Demonetization in India: The Bigger Picture

demonetizeDemonetization is a buzzword in India today; tune in to an India news and I will probably hear the word “demonetization” about a 100 times in 15 minutes, followed by rumors, comments and suggestions. So, today, in this article, I’m presenting my views on this topic and trying to portray a bigger picture in front of you by dwelling a little bit into the history of India. I welcome your views and thoughts on it.

4 decades ago, in 1969, Mrs. Indira Gandhi, the then Prime Minister of India, indiragandhidecided to nationalize the Indian private banks. Following this move, critics attacked her, calling her approach pro-poor and anti-rich. When the after-effects, similar to today’s cash crunch, erupted after the bank nationalization move, critics criticized her, saying bank nationalization should have been planned better; bank nationalization should have been restructured to have one/two central banks and several regional banks.

I see the similar phenomenon happening to Mr. Narendra Modi’s move to demonetization; people making a fuss out of the entire scenario. In fact, I just shared an article of The Financial Express in the Facebook, which states the words of Steve Forbes, the Editor-in-Chief of Forbes magazine, who calls Mr. Modi’s move as “massive theft of people’s property”. He went on to use words like “sickening” and “immoral”.

I cannot stop people’s comments and statements to drive their news, but demonetization, in my opinion, is going to be a marked event in the history of India, in creating a lasting financial deepening just the way bank nationalization did after its implementation. Let’s delve into it a little more.

Nationalization of banks helped Government banks expand its presence and network into the interiors of India and capture small savings of millions. As a result, the household savings rate increased from 8.1% of GDP in 1968-69 to about 14.5% ten years later, causing the overall savings rate mount from 12% to 21%. This access to the low-cost savings enabled the public sector banks to become profitable decades later. Additionally, Government strategy to keep 70% of the banking system in the hands of public sector created efficiency and stability in the banking system.

Mrs. Gandhi, thus, created a disruption in the financial system that resulted in a lasting impact over a long period of time. I see Mr. Modi’s move of demonetization creating such an impact in the long run.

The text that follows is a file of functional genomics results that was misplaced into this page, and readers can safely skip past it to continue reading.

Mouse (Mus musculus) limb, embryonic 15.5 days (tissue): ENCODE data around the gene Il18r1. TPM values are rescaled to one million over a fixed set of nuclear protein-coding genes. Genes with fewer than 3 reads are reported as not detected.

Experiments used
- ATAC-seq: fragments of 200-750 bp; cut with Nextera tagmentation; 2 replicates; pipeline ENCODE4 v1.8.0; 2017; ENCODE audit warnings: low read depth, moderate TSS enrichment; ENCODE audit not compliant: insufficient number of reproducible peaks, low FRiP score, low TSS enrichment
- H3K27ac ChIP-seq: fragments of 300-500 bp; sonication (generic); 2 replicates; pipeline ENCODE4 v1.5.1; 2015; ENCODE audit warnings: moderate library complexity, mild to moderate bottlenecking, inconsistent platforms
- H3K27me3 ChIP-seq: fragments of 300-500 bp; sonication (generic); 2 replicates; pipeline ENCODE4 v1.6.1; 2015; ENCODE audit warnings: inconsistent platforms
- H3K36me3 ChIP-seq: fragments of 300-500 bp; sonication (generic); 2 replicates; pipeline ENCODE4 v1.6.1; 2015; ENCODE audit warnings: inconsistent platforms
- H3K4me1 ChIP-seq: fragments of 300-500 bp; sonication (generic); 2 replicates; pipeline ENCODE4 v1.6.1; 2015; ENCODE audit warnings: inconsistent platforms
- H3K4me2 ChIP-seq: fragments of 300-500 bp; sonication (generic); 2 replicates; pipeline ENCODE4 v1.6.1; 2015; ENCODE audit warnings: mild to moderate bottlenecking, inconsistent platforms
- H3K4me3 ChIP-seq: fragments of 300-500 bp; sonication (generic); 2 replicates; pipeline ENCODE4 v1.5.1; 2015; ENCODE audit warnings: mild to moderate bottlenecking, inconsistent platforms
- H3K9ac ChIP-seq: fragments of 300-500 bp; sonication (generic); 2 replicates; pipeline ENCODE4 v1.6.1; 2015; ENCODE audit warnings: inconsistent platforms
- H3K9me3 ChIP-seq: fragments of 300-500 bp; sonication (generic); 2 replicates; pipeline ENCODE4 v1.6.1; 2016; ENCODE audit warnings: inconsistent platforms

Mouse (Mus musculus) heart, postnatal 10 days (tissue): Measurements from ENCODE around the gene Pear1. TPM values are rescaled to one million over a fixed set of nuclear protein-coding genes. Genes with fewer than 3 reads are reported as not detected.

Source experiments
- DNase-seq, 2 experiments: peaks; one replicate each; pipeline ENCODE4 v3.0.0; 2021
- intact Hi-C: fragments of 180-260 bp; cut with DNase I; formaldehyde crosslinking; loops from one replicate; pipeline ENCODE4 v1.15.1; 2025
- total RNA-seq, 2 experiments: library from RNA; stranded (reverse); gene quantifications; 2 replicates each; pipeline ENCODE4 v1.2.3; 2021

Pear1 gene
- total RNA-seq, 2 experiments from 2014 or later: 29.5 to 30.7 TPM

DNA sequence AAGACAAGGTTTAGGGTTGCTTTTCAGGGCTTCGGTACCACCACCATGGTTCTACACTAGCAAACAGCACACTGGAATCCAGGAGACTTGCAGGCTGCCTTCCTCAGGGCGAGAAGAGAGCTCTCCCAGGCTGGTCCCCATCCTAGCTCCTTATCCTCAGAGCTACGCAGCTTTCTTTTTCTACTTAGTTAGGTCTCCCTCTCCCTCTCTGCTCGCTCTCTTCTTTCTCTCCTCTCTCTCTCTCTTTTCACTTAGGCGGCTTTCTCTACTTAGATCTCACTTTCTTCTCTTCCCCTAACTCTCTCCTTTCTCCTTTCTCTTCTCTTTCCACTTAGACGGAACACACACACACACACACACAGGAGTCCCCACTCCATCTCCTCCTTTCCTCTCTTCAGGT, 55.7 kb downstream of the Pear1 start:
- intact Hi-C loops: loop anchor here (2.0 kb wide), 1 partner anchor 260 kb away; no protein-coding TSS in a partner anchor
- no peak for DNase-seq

Demonetization, as I see, is not geared towards curbing black money or moving to a so-called “cashless economy “, but to, primarily, create a financial deepening that began with nationalization of banks. Just like bank nationalization brought a large number of citizens into the banking system, demonetization promises to create individual relationships and bring traders, merchants and small and mid-size enterprises in to the banking system. This will give banks access to more deposits and a larger portion of low-cost savings, which will result in the gradual decline in the interest rates. Once the cash flows are routed through the banking system, we will have more transparency. This will translate to more lending to small and emerging businesses that has higher yield than that from corporate bank loans.

The fall in the interest rates will help in capital gains of banks holdings in government securities and enable recapitalization of public sector banks. According to a study, banks have profited about INR 1,000 billion last quarter, and will gain another INR 1,500 billion in the next 6 months through 1% decline in the interest rate.

Commotion and criticism against Mr. Modi’s demonetization with arguments such as standingqueuemore legal tenders could have printed in advance, more notes with small denomination, etc. are valid, but the distress that has erupted in the public is short term. As we all know, the biggest threat to a fast growing economy is not creating new jobs, but the state of the banking system. We cannot control global economic conditions, but we can definitely improve the state of the banking system; demonetization is one such move to address key challenges in revitalizing the banking system; it’s a promise to bring the banks to a faster track to growth in the mid-term.

No doubt I have to stand today in a long queue for hours to withdraw INR 2,000 from an ATM or probably return empty handed after such an effort, but I think Mr. Modi’s move to demonetize legal tenders is a game changer for a better economy, just the way Mrs. Gandhi’s move to nationalization of banks was to improve the financial deepening.


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